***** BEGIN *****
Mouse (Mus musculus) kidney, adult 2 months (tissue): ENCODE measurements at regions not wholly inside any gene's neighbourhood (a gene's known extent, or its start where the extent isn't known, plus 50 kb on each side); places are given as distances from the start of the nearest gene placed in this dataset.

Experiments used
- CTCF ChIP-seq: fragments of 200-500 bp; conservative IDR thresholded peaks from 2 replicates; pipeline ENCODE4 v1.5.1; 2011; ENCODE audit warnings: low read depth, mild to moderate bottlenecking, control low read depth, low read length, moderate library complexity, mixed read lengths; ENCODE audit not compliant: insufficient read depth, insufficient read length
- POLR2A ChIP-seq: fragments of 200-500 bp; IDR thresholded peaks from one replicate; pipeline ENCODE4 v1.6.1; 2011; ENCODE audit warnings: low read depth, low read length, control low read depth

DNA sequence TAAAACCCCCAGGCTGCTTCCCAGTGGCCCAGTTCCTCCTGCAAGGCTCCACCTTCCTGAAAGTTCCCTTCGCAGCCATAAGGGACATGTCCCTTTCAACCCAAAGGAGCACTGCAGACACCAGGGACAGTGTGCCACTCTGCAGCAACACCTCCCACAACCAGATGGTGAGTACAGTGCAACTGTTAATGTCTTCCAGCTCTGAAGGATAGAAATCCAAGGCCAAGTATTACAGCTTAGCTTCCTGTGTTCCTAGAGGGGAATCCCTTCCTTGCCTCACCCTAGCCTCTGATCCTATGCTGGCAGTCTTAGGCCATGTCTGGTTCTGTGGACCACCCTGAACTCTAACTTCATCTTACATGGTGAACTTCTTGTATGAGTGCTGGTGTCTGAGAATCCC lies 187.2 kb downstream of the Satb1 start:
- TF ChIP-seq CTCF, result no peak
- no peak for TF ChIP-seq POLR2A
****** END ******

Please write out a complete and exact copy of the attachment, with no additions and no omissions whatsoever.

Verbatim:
Mouse (Mus musculus) kidney, adult 2 months (tissue): ENCODE measurements at regions not wholly inside any gene's neighbourhood (a gene's known extent, or its start where the extent isn't known, plus 50 kb on each side); places are given as distances from the start of the nearest gene placed in this dataset.

Experiments used
- CTCF ChIP-seq: fragments of 200-500 bp; conservative IDR thresholded peaks from 2 replicates; pipeline ENCODE4 v1.5.1; 2011; ENCODE audit warnings: low read depth, mild to moderate bottlenecking, control low read depth, low read length, moderate library complexity, mixed read lengths; ENCODE audit not compliant: insufficient read depth, insufficient read length
- POLR2A ChIP-seq: fragments of 200-500 bp; IDR thresholded peaks from one replicate; pipeline ENCODE4 v1.6.1; 2011; ENCODE audit warnings: low read depth, low read length, control low read depth

DNA sequence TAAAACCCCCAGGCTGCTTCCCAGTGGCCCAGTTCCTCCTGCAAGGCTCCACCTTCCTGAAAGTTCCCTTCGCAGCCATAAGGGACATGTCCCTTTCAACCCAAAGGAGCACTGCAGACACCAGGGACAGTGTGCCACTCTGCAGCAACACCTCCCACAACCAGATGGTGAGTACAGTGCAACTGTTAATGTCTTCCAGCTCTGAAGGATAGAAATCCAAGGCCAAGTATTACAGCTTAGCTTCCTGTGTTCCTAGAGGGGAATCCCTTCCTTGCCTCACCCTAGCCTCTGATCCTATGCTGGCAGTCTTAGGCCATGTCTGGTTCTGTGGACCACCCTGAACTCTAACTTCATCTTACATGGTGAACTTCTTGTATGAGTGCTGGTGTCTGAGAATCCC lies 187.2 kb downstream of the Satb1 start:
- TF ChIP-seq CTCF, result no peak
- no peak for TF ChIP-seq POLR2A